Communication Myths 1-2

Are you struggling with communication? Do you get frustrated when it feels like your partner and you aren't on the same page? This might mean that you are believing some communication myths! Falling into the trap of these communication myths will only end in more frustration in your relationship. This week Imagine Hope will squash these myths in order for you to have a healthy shift in thinking when you are talking with others!

Myth #1: “If my partner really loved me and cared about me, he/she would instinctively know how I feel, and what I want and need to be happy in our relationship”

Reality: This is called the "mind-reading myth" - expecting your partner to know instinctively what you want and need without having to say anything, then feeling resentful, discouraged, frustrated, and unfulfilled when your needs aren’t met.

In reality, people must specifically communicate their wants, needs, and expectations to others in order to potentially get those needs met, including communicating how they feel about issues that arise in the relationship. If this is something you have never done, it can be quite scary and awkward, and it takes a lot of practice. The rewards, however, can open up a whole new avenue of intimacy in the relationship, deepening the connection between two people. It is much more satisfying than sitting around and hoping that someone will eventually realize what you need, what is important to you, and how you feel!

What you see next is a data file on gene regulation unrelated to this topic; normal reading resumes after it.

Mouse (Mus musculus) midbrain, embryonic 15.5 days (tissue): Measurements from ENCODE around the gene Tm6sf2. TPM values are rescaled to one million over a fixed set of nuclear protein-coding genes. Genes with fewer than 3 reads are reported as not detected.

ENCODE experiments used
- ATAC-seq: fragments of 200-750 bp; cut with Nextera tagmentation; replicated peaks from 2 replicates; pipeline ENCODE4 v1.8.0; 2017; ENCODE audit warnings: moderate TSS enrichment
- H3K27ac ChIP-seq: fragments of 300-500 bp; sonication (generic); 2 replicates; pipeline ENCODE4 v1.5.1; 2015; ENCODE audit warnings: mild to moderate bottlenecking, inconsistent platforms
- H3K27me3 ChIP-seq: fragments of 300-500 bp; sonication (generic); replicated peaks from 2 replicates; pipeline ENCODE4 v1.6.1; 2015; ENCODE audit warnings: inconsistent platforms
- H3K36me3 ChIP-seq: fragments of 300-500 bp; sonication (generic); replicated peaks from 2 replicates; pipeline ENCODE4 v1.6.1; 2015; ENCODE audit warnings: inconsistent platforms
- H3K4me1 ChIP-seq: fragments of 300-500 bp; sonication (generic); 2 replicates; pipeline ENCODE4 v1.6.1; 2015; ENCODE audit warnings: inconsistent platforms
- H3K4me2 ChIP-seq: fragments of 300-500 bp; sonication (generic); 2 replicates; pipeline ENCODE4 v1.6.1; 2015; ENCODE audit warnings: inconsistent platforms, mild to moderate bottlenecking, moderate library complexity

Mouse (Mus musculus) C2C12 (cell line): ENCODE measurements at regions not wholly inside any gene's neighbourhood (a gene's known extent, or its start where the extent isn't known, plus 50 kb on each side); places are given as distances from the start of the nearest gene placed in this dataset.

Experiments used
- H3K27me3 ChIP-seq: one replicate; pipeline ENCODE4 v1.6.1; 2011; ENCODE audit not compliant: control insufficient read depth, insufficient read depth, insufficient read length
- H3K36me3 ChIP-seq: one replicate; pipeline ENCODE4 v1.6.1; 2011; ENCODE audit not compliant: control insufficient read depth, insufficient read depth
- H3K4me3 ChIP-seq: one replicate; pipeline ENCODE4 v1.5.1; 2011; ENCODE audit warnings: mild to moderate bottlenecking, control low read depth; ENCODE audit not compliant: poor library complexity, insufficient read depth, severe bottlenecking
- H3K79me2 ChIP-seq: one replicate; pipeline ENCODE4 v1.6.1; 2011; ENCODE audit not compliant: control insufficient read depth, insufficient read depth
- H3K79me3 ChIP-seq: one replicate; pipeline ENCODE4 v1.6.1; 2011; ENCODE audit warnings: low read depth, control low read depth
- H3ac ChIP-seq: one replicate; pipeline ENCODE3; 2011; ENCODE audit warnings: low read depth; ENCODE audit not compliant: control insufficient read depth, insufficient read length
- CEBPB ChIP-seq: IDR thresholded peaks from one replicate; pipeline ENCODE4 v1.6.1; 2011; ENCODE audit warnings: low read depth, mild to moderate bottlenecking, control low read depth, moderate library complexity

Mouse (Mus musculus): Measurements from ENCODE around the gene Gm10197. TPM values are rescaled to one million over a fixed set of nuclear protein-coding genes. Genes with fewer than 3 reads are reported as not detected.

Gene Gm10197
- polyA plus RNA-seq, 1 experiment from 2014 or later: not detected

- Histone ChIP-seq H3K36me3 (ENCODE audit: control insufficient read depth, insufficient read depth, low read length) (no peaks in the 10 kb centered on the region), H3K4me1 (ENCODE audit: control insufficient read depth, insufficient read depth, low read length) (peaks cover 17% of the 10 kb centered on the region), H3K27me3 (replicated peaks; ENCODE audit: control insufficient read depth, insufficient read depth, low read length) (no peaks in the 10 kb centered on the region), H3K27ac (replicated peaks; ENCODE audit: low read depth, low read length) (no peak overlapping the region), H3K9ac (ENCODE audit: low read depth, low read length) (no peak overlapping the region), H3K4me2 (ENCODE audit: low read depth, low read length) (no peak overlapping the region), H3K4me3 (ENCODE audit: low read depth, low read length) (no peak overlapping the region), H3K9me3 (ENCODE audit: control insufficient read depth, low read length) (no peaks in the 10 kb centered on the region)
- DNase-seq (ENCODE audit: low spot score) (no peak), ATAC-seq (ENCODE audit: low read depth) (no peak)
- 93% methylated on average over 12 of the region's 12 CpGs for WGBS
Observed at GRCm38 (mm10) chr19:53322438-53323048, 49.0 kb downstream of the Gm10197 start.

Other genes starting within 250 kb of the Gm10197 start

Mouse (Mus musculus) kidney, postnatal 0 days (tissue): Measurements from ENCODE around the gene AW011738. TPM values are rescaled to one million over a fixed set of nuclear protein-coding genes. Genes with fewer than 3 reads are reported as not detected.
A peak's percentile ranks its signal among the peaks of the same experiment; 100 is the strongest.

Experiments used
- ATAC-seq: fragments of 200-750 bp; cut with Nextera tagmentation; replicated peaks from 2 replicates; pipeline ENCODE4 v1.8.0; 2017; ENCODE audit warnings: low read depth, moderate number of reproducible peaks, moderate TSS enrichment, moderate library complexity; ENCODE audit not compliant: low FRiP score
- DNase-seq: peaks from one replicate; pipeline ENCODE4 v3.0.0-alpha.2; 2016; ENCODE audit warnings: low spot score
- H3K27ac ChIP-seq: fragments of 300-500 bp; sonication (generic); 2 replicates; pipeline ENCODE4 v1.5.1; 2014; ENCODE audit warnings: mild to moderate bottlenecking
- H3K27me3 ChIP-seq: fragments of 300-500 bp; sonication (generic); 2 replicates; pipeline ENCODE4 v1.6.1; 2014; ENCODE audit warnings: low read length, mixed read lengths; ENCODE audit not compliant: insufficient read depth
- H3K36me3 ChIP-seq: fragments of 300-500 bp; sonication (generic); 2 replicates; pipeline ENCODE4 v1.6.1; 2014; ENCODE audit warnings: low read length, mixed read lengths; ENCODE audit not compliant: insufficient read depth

Myth #2: “People who really love each other should automatically communicate well"

Reality: People don’t generally learn at a young age how to communicate effectively with others in ways that deepen and strengthen relationships. Good communication does not come naturally for most people. In fact, many of us learned very unhealthy ways of communication from various role models in our lives, and continue to communicate in unhealthy ways because it is all we know.

Healthy communication takes great understanding and insight into your own issues, knowing your background and history, how you are the way you are, including your ‘hot spots’ as well as your ‘blind spots’. Learning how to communicate in an open and healthy way is one essential component to the growth of a relationship, and takes dedication and work to change.

More myths to come all week! Keep reading for more!!

Written by guest blogger Teri Claassen MSW, LCSW, LCAC

Teri Claassen MSW, LCSW, LCAC is a licensed therapist at Renewed Horizon Counseling. Teri does virtual therapy for residents of Indiana and Florida using videoconferencing technology. Teri enjoys doing marriage counseling, individual counseling, couples and relationship counseling. Teri also does family counseling and adolescent counseling. You can find Teri at renewedhorizon.com